A couple of things:

These birds are being cared for away from their home. They are stressed out by the change and strange surroundings. They may be in a travel cage that is smaller than their cage at home. That could be (and hopefully is) much larger and provides them opportunities to fly and move around more naturally. Most "pet supply" houses have no clue about the space a cage bird needs. They make cages that are convenient for the humans. I keep birds too, but I usually build my own aviaries for that reason.

They are probably canaries or finches that were bred, raised, and have lived in cages for generations. They may have little to no memory of free flying. Most cage birds are not super intelligent and don't really think about what they don't have. Do some less knowledgeable people keep their birds in cramped "convenient" quarters? Yes. Does every bird keeper do this? Definitely not. People who understand and care more about their birds know how important exercise and mental stimulation is for health and longevity. Even something as simple as being able to choose between this or that perch, how close or far from each other they can choose to be at different times of day is important.

Keeping birds can be a dilemma. I know it is for me because I know what they don't have. When I select my aviary birds, it is normally one male/female pair at a time so they can develop a peaceful social bond. When I say aviary I mean a flight cage measuring 8'x8'x'8' that is adapted to the needs of the species. It would be bigger if I could fit it in my living room. Big as it is, it is still confinement. Being able to observe their lives, share my home life with, and cherish them means a lot but I do not delude myself. In exchange for a longer life safe from the hazards of the wild, they are confined. Depending on their temperament and the house, I also try to give them daily periods of free flight in the room. Who cares about the mess. You clean it up. As for stimulation, all my birds have to forage for their food. It is offered in various containers they have to work to get at. They have constant fresh water to bathe in, networks of natural barked branches to navigate around in, fake foliage or cavities to roost in (depending on the species), small bright colored toys to wrestle with, full spectrum lighting on a cycle that mimics their habitat of origin, a window view of the outdoors so they can choose to defend their turf from wild "intruders", and a radiant heat panel for "basking". I give then the closest equivalent to their natural foods in the wild. The point is, it takes a lot of research to select a species that can be catered to responsibly (non-aggressive, non-migratory, lower activity species that doesn't require masses of tiny insect foods), to create an environment that suits them, and to recognize any signs of stress or frustration. No one-size-fits-all approach.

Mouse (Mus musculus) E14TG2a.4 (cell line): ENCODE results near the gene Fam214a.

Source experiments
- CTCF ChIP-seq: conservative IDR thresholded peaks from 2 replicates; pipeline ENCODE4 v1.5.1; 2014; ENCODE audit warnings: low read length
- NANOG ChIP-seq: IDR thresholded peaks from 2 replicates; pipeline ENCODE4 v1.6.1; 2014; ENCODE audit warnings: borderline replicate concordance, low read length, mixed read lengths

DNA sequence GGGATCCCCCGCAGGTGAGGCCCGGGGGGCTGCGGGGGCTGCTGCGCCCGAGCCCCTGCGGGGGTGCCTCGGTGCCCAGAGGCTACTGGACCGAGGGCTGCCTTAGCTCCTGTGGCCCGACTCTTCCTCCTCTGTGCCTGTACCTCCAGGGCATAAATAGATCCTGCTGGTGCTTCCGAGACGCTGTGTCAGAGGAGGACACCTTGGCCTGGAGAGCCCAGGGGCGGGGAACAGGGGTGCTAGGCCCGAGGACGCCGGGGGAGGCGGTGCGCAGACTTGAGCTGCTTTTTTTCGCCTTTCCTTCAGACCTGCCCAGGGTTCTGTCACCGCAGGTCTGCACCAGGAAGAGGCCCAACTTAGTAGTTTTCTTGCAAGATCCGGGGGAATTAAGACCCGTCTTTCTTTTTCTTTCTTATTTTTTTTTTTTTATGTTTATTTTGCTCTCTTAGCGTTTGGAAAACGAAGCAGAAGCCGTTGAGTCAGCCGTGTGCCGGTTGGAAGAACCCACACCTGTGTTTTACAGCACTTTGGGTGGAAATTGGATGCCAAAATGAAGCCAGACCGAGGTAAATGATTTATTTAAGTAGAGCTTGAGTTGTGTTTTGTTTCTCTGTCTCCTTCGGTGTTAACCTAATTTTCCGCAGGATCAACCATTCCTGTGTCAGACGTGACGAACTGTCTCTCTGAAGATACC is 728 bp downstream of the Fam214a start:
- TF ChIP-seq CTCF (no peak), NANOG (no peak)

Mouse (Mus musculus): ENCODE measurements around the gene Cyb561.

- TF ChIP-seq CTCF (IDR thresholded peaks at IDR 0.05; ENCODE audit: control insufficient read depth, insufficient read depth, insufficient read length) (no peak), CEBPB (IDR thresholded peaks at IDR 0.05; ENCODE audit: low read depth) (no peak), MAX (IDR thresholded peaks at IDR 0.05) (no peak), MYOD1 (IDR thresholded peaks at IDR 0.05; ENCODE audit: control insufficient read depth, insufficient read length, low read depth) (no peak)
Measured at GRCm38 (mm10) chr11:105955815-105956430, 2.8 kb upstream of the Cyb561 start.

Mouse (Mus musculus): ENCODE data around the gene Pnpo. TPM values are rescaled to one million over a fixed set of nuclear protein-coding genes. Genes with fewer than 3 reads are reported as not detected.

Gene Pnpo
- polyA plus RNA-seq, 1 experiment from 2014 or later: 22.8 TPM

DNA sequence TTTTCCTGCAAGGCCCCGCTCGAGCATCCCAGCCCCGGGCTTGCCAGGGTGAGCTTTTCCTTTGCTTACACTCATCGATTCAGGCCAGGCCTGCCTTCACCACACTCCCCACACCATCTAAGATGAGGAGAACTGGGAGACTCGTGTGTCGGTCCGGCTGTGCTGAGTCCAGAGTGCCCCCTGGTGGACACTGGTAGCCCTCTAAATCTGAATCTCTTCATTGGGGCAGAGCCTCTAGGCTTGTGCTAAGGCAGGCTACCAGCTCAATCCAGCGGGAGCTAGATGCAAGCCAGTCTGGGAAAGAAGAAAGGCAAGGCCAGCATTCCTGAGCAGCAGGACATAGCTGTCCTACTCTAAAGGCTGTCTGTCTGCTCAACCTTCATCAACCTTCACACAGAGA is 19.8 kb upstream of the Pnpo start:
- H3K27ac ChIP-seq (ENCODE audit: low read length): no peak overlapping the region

Last edited by Parnassia; 08-07-2020 at 02:33 PM..